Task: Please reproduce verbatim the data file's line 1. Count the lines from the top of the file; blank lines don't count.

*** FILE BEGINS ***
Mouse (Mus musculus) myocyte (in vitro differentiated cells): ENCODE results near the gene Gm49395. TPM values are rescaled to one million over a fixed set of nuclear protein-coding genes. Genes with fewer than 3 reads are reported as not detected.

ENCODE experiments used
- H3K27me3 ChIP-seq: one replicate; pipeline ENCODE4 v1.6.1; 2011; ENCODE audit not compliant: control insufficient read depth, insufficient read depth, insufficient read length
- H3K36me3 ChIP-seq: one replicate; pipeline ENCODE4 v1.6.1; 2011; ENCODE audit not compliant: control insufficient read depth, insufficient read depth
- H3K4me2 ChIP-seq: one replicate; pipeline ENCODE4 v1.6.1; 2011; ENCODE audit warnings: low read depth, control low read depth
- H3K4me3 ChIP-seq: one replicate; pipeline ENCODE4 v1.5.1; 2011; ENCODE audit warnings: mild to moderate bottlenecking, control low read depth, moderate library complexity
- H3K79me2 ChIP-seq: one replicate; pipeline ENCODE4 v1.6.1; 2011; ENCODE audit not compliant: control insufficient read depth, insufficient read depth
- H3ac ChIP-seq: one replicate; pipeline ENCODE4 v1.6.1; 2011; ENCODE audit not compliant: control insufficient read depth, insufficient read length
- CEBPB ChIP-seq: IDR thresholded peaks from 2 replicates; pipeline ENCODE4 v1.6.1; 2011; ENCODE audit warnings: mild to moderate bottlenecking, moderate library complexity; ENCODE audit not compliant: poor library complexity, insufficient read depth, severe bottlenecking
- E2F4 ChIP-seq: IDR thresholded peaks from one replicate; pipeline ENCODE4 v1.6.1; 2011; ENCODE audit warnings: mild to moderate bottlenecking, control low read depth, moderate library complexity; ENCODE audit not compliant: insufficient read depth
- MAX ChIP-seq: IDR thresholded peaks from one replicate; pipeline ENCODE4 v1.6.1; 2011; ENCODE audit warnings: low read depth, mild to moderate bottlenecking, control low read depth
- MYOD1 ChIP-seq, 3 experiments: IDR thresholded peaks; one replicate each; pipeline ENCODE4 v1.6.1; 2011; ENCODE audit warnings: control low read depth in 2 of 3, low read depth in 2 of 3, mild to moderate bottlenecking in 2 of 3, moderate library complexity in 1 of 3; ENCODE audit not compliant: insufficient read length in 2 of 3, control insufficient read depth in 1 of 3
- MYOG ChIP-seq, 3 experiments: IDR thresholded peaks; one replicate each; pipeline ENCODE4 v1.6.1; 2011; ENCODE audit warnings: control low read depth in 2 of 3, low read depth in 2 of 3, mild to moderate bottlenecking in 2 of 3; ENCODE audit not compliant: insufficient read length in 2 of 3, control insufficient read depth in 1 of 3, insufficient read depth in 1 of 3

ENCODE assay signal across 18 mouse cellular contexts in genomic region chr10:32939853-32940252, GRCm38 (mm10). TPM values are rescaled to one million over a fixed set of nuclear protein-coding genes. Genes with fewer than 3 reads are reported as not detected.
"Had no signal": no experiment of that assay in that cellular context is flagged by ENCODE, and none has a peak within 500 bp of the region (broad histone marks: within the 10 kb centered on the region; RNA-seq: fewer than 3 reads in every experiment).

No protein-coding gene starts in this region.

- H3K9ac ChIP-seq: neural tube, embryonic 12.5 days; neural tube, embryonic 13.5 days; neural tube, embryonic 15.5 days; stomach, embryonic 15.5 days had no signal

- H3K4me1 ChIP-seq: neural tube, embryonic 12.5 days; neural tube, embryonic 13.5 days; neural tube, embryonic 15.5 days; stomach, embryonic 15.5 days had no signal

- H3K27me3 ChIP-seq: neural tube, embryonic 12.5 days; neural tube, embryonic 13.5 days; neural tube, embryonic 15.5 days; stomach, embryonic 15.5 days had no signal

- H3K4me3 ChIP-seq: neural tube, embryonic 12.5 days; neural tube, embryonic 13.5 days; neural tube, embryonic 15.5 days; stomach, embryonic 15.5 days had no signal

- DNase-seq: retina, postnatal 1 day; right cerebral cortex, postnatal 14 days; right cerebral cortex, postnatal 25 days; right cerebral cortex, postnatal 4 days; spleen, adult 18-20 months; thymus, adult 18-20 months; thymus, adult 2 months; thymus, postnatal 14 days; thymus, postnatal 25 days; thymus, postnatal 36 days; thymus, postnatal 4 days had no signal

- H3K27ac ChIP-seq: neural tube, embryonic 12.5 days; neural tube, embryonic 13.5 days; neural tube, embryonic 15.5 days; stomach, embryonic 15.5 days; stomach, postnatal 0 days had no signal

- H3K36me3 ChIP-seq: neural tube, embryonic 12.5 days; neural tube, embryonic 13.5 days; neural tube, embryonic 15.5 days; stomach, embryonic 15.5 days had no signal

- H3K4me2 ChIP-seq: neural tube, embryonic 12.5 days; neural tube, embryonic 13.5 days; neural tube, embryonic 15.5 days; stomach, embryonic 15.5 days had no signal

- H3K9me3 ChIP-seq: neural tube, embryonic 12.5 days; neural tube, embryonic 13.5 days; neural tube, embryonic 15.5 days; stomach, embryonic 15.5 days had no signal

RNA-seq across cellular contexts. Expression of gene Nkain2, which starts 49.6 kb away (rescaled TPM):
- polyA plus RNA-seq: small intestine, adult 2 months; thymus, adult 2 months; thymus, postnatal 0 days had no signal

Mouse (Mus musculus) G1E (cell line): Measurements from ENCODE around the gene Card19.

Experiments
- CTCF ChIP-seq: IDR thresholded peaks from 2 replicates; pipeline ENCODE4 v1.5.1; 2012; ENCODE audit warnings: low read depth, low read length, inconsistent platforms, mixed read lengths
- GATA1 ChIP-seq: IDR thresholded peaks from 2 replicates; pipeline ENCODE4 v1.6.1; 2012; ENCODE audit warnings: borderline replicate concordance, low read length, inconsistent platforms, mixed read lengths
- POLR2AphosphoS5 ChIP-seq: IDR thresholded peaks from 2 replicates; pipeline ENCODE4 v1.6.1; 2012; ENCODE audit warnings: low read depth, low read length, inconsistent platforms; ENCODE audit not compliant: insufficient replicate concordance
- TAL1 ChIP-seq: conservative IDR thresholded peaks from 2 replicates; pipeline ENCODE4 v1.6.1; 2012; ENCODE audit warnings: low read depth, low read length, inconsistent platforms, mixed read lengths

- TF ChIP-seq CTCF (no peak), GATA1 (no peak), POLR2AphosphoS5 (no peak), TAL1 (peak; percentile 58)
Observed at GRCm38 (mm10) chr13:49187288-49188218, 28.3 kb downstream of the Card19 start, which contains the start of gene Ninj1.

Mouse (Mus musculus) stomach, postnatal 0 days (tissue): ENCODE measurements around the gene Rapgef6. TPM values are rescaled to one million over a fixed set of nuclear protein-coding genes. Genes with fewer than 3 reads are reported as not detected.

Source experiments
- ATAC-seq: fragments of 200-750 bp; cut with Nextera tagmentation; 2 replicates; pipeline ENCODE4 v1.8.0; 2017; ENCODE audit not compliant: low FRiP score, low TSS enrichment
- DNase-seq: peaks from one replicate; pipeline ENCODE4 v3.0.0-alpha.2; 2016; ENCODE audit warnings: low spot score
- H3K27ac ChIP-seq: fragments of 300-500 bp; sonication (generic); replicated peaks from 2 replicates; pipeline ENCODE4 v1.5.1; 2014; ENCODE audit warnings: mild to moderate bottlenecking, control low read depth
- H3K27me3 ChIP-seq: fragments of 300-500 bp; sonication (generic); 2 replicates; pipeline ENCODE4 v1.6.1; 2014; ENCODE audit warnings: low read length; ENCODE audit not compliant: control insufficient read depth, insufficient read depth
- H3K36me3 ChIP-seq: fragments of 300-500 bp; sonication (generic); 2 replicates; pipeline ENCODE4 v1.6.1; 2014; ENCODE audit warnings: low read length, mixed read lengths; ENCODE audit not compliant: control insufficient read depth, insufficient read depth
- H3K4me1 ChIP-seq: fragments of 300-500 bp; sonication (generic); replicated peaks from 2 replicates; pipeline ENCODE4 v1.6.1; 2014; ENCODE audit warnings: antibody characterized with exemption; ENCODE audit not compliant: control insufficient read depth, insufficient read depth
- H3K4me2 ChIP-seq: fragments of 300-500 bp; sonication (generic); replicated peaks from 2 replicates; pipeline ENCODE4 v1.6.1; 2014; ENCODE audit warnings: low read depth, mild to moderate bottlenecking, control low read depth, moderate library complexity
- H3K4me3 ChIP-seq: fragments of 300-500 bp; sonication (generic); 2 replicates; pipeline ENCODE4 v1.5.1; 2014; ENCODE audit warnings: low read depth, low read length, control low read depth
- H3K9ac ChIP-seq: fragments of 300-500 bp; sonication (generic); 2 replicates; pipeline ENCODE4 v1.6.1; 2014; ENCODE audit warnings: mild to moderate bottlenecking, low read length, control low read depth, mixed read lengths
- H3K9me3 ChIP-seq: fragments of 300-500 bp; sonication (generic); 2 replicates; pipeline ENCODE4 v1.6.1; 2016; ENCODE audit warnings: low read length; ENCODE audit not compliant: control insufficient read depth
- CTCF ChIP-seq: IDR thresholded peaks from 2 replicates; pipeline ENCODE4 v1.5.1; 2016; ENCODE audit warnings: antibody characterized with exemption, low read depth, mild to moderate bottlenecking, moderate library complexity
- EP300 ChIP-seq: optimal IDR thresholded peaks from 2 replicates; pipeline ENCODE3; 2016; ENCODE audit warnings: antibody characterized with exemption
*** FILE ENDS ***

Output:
Mouse (Mus musculus) myocyte (in vitro differentiated cells): ENCODE results near the gene Gm49395. TPM values are rescaled to one million over a fixed set of nuclear protein-coding genes. Genes with fewer than 3 reads are reported as not detected.